In 2007, I went for an exchange semester to the US, to Oregon State University. It’s still one of the best memories I have from my time as a student. The campus was huge, modern, and overall student life on campus was fantastic. I also met a lot of international students and established connections for life.
After having been asked a couple of times to connect with them on Facebook, which I had never heard of, I decided it was time to check out what Facebook actually was.
I went online and registered for the site to connect with students I met. I was hooked quickly and I realized that this social network was onto something. I also realized that creating a Facebook page was easy, and that pages could grow really quickly from just a few members to thousands or even tens of thousands of fans.
Eventually, I started to work in a social media agency which was fully focused on Facebook. We had a great time designing and implementing social media campaigns for corporate clients. Growth rates were fantastic.
At that time, I was not sure about the main take-away from this episode. But years later, when I was already in business with Scribando | Novelify, it became very clear to me that the core insight was how powerful it was to latch on to a trend early. The rewards for early entrants catching a big wave in business are so much higher than the rewards for the players catching the second wave. Very often, it is also not possible to really profit from trends if you are too late. You need to be early.
We have seen the importance of being early and catching publishing trends numerous times in business, such as with Google, which was not the first search engine of course, but still within the first wave of major players fulfilling the growing need of a great search experience; with Zynga, one of the early social game developers on Facebook, the creator.
The emphasis is on being early and not first. Google, Facebook, and Amazon have certainly not been the first companies in their fields, but their growth was still fueled by catching the immense wave of a trend being created behind viral games such as Farmville, reaching 10 million daily active users (DAU) within just six weeks; or with “Toniebox”, a more recent example of a German company, whose “listening boxes for kids” have grown into a household name in German-speaking countries within just two years.
And the importance of being early is not any different with books. Especially when we focus on book marketing. The big publishing houses had to learn their lesson painfully regarding e-commerce, when they had to sit still and observe Amazon taking over the online retail space for books, as well as consuming a huge portion of self-publishing with its Kindle Direct Publishing service.
And authors realized quickly around 10 years ago that self-publishing was more than a short-lived trend, but instead a bigger shift that would alter the playing field forever. Today Amazon’s KDP service is the absolute market leader in self-publishing, with sources referencing its book market share in self-published books as up to 85% . Amazon definitely caught the wave early and grew tremendously.
Early self-publishing stars like Amanda Hocking in the U.S.A. or B.C. Schiller in Germany have profited immensely from being early talking about areas related to book marketing, such as distribution and availability. Trends are relevant for the core field book publishing a lot as well, such as with formats (eg. ebooks, audiobooks), publishing processes (eg. lean book publishing), as well as book genres (eg. growth and decline of genres).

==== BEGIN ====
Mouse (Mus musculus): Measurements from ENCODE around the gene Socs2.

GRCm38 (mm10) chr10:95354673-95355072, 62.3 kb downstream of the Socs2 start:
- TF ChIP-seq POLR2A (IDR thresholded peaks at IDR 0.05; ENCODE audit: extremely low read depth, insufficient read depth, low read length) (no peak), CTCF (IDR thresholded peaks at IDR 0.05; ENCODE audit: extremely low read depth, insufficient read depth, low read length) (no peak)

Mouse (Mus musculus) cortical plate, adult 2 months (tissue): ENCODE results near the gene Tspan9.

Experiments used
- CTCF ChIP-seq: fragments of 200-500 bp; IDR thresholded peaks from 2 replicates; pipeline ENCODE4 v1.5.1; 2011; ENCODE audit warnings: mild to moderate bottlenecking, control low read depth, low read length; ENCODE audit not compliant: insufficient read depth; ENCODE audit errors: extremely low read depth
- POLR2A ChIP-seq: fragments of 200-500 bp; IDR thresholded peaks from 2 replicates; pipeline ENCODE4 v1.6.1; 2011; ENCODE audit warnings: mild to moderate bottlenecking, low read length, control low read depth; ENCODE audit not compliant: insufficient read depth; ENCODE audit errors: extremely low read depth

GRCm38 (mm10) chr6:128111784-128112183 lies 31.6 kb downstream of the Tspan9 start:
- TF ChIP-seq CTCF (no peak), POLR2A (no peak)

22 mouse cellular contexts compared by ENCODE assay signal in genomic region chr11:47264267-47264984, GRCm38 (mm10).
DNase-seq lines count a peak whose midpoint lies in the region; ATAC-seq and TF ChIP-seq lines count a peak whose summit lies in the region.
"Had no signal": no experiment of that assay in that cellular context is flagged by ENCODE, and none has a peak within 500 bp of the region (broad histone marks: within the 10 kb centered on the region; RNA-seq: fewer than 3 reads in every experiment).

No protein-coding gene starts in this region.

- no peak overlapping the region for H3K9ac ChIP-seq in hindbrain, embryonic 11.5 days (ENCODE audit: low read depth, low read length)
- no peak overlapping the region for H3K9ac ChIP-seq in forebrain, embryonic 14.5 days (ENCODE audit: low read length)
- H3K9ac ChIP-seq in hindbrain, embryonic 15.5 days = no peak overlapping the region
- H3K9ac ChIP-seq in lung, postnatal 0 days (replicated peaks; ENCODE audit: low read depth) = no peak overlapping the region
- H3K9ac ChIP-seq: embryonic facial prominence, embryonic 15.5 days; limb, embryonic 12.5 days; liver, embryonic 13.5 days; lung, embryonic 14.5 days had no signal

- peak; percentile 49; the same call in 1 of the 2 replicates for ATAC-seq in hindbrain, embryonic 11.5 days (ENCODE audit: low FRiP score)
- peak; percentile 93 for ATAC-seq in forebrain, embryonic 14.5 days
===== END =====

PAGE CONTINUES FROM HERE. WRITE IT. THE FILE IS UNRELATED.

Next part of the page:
A fantastic example was provided by J.K. Rowling with Harry Potter. When she published the first novel, Harry Potter and the Philosopher’s Stone, in 1997, nobody wanted to touch fantasy stories, as Michelle Smith, senior lecturer in literature at Deakin University, told ABC.
Fantasy stories were seen as old-fashioned. But Rowling created something new. She added wizards, witches, and magic, bringing new life to the formula. Belle Alderman, the director of the National Centre for Australian Children’s Literature at the University of Canberra, even said “the series was the first to blur the line between children’s and adult’s books.”
Rowling’s success could be more related to catching a trend early than we had assumed so far. We can also learn that there are frequent opportunities in classical aspects of book publishing, such as new or changing book genres, hot and trending book topics (eg. the latest cooking trend, a new celebrity, a hotly debated phenomenon, etc.) and trending formats (such as short stories, audiobooks, podcasts and conversational stories), to catch and to benefit from.
However, talking about the benefits of being early is one thing. What’s even more important, from my experience working personally with more than 100 authors and
publishers from around the world, is to talk about the costs of being late and of trying to be successful in a market where you have little experience.
A good observation can be made by looking at job postings related to “book launches,” “ghostwriting,” and “book marketing support” on freelancer webpages, such as Upwork. Many postings unveil author and publisher intentions to follow outdated tactics, combined with inexperience about book marketing. You can read about requirements and expectations, such as “launching book to 100K copies sold,” “social media management for aspiring influencer,” “getting Amazon bestseller badge quickly,” or “ghostwriting Keto Diet book” (which is probably book number 10,000 on that topic already on the market).